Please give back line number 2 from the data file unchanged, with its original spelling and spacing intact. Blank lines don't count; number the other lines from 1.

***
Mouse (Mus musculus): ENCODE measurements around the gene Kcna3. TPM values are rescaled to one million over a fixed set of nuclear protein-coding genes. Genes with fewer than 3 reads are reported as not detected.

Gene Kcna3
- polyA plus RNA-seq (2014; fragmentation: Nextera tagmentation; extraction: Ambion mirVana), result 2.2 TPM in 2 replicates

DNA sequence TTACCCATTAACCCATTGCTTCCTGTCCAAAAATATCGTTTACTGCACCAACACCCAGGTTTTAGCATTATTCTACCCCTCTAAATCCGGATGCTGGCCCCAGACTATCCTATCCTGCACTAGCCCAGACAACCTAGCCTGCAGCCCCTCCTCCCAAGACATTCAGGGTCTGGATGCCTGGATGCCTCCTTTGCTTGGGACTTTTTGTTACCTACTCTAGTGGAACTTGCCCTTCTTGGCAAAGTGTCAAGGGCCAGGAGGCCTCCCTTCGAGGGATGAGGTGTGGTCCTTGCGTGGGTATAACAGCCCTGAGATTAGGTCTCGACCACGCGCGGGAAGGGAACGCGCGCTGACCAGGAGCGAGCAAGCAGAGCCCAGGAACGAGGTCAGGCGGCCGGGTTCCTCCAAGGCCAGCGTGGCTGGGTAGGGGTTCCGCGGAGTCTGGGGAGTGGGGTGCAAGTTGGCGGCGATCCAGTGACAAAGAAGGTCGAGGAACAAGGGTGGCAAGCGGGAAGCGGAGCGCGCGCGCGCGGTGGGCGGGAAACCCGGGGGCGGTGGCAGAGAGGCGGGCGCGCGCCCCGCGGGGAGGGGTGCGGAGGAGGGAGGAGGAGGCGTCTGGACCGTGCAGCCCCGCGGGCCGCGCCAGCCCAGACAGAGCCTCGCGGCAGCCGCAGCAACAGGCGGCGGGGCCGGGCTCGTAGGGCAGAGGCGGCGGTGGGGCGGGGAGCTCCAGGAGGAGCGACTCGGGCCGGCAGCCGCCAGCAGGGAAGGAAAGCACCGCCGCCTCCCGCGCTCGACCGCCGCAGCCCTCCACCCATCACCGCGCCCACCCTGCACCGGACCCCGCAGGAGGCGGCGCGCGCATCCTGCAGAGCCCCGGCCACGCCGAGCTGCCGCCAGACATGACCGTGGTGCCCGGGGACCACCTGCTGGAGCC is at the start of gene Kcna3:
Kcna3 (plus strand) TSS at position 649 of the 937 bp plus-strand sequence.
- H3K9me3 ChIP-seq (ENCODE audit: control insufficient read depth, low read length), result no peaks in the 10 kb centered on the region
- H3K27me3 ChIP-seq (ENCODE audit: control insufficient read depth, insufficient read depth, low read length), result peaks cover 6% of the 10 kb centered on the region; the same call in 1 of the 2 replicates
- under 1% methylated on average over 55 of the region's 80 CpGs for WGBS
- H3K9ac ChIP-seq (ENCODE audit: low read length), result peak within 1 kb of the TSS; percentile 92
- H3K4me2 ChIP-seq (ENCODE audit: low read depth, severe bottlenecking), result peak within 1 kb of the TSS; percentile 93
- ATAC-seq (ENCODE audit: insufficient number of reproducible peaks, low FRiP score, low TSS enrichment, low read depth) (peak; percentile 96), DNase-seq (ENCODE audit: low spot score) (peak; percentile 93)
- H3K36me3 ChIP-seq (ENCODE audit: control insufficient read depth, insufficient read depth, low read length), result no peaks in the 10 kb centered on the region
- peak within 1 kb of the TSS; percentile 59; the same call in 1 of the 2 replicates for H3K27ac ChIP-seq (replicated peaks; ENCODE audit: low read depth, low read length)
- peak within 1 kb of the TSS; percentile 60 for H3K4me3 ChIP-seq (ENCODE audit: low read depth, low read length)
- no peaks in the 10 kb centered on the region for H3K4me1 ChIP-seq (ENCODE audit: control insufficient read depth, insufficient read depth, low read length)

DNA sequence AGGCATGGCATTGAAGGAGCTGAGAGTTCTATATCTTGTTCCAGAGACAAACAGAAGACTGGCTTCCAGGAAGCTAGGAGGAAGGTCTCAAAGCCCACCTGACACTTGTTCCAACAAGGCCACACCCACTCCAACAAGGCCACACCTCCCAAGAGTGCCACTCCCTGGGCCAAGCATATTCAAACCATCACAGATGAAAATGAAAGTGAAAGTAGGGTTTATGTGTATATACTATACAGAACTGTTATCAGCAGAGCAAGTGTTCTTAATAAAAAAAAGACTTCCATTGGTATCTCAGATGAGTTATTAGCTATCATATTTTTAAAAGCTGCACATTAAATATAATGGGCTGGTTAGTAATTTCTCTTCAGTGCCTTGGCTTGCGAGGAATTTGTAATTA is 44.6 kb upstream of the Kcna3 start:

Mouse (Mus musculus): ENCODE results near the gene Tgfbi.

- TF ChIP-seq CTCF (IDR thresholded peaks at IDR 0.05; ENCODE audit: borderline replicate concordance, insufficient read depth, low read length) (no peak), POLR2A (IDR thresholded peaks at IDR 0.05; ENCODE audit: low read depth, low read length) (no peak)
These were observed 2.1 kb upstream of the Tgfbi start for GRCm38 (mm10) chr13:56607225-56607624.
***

Gene Kcna3